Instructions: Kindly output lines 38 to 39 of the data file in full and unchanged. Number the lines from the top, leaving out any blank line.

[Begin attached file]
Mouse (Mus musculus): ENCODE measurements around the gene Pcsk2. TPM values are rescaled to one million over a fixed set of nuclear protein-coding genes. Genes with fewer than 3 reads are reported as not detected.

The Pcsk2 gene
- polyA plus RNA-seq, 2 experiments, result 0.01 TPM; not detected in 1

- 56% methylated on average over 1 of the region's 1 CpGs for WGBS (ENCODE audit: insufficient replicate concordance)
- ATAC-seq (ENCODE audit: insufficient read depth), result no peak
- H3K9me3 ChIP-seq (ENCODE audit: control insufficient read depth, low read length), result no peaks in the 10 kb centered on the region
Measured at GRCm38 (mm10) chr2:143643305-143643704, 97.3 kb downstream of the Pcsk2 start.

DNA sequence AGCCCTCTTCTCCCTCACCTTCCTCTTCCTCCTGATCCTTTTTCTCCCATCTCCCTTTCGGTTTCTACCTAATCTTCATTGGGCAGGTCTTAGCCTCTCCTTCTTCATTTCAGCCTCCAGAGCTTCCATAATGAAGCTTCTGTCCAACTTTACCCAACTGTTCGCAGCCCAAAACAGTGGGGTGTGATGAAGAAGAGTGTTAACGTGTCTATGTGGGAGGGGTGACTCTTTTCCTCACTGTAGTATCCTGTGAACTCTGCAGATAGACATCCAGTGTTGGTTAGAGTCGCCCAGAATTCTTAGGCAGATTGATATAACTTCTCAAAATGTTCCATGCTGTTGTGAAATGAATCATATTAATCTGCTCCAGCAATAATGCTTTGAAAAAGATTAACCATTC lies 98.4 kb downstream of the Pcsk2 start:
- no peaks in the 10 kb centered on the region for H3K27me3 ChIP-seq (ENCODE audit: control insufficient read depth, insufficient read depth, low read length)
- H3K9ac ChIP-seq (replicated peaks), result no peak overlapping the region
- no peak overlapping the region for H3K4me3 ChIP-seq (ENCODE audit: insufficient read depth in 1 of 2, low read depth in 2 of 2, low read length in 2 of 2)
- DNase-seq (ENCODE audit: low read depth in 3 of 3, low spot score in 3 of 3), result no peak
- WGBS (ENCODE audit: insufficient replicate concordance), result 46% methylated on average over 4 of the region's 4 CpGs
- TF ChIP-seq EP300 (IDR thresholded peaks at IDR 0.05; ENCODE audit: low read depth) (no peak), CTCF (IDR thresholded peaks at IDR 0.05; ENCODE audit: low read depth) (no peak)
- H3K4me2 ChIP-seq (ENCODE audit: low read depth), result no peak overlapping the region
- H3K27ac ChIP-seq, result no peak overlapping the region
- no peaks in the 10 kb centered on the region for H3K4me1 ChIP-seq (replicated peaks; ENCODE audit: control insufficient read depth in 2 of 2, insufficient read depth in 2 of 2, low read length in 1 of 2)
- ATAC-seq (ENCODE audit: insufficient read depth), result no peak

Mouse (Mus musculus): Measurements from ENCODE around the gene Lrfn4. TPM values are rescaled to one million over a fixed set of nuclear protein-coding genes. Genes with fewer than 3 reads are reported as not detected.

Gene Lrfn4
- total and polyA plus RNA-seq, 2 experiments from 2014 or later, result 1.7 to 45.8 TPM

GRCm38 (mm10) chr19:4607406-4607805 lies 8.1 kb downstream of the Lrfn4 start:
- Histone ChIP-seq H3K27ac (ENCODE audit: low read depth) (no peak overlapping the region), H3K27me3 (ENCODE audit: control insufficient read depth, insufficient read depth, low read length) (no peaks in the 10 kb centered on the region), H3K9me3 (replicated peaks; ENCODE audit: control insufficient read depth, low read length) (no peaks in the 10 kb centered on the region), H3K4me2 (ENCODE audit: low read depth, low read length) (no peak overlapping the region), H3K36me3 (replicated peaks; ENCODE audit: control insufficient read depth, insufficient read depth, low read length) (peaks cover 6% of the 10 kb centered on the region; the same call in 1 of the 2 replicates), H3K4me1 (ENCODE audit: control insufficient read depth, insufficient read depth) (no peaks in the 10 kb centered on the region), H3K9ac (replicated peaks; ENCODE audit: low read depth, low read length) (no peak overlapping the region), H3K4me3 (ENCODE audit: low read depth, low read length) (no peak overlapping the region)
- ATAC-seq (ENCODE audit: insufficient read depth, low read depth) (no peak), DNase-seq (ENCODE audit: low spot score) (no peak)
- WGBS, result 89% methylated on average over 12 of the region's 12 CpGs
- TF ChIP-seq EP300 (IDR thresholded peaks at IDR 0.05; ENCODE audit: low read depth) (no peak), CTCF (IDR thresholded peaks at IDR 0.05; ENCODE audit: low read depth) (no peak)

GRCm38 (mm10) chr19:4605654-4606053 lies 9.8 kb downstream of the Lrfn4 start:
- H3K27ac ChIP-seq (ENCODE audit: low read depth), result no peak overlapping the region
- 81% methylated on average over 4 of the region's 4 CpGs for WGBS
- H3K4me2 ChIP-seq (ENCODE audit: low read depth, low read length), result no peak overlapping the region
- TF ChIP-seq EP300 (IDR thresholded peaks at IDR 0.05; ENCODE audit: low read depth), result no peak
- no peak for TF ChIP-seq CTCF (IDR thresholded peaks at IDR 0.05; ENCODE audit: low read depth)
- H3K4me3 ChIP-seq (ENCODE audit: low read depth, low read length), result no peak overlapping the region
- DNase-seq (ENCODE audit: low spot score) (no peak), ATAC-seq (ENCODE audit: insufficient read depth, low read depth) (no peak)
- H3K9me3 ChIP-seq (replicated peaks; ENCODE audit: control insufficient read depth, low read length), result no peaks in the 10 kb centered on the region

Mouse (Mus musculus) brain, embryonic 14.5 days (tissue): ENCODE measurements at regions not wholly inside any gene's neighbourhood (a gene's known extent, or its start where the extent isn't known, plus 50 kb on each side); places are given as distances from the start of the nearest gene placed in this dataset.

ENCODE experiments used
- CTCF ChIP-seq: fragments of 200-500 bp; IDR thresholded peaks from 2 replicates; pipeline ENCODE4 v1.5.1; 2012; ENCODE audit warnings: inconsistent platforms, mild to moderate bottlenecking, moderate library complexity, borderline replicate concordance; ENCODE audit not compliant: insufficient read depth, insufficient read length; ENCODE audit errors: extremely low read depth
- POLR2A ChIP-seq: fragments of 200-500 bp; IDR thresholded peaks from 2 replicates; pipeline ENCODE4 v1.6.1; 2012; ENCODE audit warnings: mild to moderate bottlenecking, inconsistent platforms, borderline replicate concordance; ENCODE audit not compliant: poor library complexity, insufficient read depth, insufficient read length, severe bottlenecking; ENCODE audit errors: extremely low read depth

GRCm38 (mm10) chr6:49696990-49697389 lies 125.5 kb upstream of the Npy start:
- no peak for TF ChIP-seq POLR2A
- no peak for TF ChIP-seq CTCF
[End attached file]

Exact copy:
- CTCF ChIP-seq: fragments of 200-500 bp; IDR thresholded peaks from 2 replicates; pipeline ENCODE4 v1.5.1; 2012; ENCODE audit warnings: inconsistent platforms, mild to moderate bottlenecking, moderate library complexity, borderline replicate concordance; ENCODE audit not compliant: insufficient read depth, insufficient read length; ENCODE audit errors: extremely low read depth
- POLR2A ChIP-seq: fragments of 200-500 bp; IDR thresholded peaks from 2 replicates; pipeline ENCODE4 v1.6.1; 2012; ENCODE audit warnings: mild to moderate bottlenecking, inconsistent platforms, borderline replicate concordance; ENCODE audit not compliant: poor library complexity, insufficient read depth, insufficient read length, severe bottlenecking; ENCODE audit errors: extremely low read depth